Stanford Tech History Project

Documenting the last decade
of tech at Stanford

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We’re writing a history of tech at Stanford in the last decade

The Stanford Tech History Project seeks to document how Stanford’s tech ecosystem has changed since 2010.

The project will crowdsource contributions from students with expertise in ten domains essential to the tech ecosystem: administration, culture, curricula, diversity, entrepreneurship, ethics, external relationships, funding, recruitment, and research. The students’ deep expertise within the communities and topics they are studying aims to provide a more detailed and nuanced perspective inaccessible to outside researchers and journalists. Contributors will analyze historical data and conduct interviews with alumni and faculty, culminating in a final report that will be published Spring 2021.

Ultimately, we aim to conduct the first comprehensive analysis of trends within Stanford’s tech ecosystem over the last ten years, while drawing conclusions about Stanford’s values, priorities, attitudes, and role in the broader tech ecosystem and society at large. The final report will propose recommendations for University decision-makers with an eye toward maintaining Stanford’s status as a top innovation and engineering hub, increasing diversity and inclusion, and creating more technology with ethics and public interest in mind. The project is supported by a grant from Stanford’s Ethics, Society, and Technology Hub

By the numbers...

areas of investigation
student groups represented
people involved
data as of March 28th, 2021
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Campus leaders and student experts in their fields

Section Leads

Each section lead heads a different area of investigation, serving as a subject-matter expert and a coordinator of individual contributors.

  • Ruth-Ann Armstrong ’21

    Co-President, Black Youth Teams Engineering Success Program

  • Jane Boettcher ’21

    Vice President, Stanford Public Interest Technology Lab

  • Isabel Gallegos ’22

    Vice President, Society of Latinx Engineers

  • Mihir Garimella​ ‘21

    Former Co-Director, Treehacks

  • Gaby Goldberg​ ‘21

    Co-President, Jewish Student Association

  • Isaac Harris ’21

    Editor, Stanford Technology Law Review

  • Alexander Lam ’21

    Founding Member, Stanford Ethics Bowl Team

  • Renee Li ’21

    Co-President, BASES

  • Amy Lo ’23

    Director of Design, Associated Students of Stanford University

  • Alain Perez ’23

    Senator, Associated Students of Stanford University

  • Arjun Ramani ’21

    Data Director, ​The Stanford Daily

  • Manan Shah ’21

    Former Senior Editor, ​Stanford Undergraduate Research Journal

  • Eva Zhang ’21

    Former Executive, Women in Computer Science

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Coordinators, advisors, and assistants of the project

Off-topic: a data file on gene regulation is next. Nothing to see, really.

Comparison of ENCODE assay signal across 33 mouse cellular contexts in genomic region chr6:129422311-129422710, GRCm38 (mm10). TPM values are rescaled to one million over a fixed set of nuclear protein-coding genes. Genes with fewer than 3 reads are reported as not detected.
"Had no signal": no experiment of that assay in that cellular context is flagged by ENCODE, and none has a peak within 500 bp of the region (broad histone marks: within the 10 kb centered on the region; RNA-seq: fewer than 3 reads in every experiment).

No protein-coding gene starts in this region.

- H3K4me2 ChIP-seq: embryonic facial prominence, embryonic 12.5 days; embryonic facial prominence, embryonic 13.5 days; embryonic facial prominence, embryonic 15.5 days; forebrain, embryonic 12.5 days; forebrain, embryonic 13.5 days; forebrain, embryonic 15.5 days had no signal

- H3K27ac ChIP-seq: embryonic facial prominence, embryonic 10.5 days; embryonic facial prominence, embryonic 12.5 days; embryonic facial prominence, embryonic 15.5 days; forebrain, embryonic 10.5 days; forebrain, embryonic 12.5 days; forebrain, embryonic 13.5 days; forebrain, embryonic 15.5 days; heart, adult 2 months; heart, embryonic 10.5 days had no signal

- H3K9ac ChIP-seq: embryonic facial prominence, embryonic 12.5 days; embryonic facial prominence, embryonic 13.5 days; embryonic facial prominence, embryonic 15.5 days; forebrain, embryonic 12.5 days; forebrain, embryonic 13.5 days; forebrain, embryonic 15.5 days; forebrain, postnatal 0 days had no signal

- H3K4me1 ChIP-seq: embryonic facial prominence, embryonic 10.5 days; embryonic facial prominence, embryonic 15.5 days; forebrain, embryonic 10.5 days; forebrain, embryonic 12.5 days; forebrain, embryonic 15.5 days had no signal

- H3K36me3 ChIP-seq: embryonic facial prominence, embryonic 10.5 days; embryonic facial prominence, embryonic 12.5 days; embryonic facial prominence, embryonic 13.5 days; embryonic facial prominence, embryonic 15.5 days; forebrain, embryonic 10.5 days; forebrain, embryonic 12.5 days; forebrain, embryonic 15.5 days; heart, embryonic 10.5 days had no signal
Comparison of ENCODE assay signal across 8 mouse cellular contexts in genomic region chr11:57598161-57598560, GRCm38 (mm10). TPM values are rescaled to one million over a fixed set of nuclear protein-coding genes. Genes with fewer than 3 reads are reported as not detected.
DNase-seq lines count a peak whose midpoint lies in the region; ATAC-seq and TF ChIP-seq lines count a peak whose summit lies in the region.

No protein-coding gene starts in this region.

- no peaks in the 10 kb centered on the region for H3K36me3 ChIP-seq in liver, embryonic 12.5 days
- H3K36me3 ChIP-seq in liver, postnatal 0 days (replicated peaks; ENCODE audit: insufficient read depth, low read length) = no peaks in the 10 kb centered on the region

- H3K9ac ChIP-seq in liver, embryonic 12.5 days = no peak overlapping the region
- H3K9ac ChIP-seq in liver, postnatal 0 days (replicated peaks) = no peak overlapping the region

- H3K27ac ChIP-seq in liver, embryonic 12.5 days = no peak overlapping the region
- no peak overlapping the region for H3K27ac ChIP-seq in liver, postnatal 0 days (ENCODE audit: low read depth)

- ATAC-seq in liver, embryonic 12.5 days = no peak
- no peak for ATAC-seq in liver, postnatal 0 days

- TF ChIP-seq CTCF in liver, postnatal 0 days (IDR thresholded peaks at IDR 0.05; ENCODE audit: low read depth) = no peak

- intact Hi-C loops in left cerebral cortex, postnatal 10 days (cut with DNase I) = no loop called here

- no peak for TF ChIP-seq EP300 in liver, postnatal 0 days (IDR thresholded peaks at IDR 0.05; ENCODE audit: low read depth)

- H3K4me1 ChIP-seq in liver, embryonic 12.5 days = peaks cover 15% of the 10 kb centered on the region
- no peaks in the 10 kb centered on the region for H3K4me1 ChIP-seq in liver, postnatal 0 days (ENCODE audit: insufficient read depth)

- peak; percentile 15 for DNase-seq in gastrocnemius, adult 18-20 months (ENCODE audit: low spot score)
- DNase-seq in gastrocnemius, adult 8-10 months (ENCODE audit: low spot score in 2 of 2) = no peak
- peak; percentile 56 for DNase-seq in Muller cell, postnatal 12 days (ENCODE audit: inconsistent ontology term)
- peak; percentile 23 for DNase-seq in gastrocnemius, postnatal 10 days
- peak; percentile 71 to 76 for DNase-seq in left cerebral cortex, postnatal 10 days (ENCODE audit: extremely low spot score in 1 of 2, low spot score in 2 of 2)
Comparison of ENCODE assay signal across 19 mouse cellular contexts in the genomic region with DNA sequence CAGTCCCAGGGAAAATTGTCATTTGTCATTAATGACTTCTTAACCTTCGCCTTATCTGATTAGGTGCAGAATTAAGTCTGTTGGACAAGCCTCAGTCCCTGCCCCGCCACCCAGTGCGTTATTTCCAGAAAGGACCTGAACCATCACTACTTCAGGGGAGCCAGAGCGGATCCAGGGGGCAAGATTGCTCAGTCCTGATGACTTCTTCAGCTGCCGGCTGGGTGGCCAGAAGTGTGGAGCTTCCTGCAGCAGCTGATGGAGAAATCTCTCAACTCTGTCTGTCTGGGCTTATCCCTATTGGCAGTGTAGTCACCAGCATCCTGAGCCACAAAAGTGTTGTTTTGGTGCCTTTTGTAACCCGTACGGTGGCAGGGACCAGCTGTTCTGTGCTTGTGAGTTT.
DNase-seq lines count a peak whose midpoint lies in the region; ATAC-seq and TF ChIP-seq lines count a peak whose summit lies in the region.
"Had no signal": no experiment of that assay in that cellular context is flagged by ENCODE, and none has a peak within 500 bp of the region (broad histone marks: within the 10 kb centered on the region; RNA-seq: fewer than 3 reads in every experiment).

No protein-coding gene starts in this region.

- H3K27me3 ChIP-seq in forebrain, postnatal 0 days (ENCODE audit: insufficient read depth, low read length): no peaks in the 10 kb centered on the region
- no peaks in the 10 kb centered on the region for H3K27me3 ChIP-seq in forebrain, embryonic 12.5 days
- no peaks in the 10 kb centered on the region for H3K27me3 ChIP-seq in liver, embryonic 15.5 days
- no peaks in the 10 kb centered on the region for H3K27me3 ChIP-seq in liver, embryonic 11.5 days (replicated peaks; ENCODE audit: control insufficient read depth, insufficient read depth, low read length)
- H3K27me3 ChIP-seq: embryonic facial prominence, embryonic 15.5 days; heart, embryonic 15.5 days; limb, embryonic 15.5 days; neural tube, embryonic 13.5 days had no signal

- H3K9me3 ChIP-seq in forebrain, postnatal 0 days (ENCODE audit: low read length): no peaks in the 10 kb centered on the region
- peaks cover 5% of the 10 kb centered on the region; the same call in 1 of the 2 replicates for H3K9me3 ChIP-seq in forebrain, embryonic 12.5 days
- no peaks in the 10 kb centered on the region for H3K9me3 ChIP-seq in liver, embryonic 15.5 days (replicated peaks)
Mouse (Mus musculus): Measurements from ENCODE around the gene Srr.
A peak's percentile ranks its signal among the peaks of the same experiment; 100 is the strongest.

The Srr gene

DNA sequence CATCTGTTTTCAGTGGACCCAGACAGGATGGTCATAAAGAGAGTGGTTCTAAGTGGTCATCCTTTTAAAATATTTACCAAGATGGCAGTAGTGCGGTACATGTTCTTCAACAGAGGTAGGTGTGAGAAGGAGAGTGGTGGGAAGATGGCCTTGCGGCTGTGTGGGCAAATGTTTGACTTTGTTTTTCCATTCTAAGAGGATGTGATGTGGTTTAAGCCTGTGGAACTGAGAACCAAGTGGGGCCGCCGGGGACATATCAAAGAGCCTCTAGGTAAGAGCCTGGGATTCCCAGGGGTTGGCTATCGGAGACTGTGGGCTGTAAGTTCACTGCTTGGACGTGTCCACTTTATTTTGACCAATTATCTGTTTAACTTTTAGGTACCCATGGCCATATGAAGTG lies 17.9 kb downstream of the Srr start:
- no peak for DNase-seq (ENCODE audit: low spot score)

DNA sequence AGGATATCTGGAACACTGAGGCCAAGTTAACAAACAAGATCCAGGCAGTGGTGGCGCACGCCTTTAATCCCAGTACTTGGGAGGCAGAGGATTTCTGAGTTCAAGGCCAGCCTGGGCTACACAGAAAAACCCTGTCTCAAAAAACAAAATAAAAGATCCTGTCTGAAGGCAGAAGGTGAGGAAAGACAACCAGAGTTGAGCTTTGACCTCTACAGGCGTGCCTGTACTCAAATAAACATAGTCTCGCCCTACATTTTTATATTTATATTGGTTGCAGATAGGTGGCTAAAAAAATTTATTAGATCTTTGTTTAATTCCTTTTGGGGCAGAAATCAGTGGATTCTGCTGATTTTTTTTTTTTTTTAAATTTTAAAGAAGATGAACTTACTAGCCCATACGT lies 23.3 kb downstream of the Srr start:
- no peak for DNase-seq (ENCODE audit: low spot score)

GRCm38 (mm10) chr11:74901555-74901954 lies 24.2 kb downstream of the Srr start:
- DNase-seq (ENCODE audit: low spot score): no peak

Project Directors

  • Julia Ingram ’21

    Former Editor-in-Chief, The Stanford Daily

  • Nik Marda ’21

    Co-President, Stanford Public Interest Tech Lab


Faculty Advisors

  • Dr. Michael Bernstein

    Associate Professor, Department of Computer Science

  • Dr. Mehran Sahami

    Professor and Associate Chair, Department of Computer Science

  • Dr. Ruth Starkman

    Lecturer, Program in Writing and Rhetoric


Research Assistants

  • Sam Catania ’24

    Staff Writer, The Stanford Daily

  • Victoria Hsieh ’24

    Research Team Member, Stanford Public Interest Technology Lab

  • Sarah Kim ’22

    Vice President Internal, Stanford Womxn in Design

  • Sam Spinner ’22

    Section Leader, Stanford Department of Computer Science

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The project is divided into ten key areas of investigation


What top-down changes has Stanford’s tech ecosystem seen?


What are the key attitudes, barriers, and perceptions toward tech at Stanford?


How have tech curricula and degree requirements shifted to reflect changing priorities?


How have the students, faculty, and opportunities within tech become more or less diverse?


Where is tech entrepreneurship headed, and how can Stanford remain an innovation hub?

Ethics and Society

How has tech ethics grown and changed at Stanford, especially during the national “techlash?”

External Relationships

How has the growing tech scene changed Stanford’s relationship with society and political entities?


How does Stanford raise, invest, and spend money on tech initiatives and companies?


How are tech companies competing with each other for Stanford tech graduates?


What are key research directions that have defined Stanford’s tech ecosystem at large?

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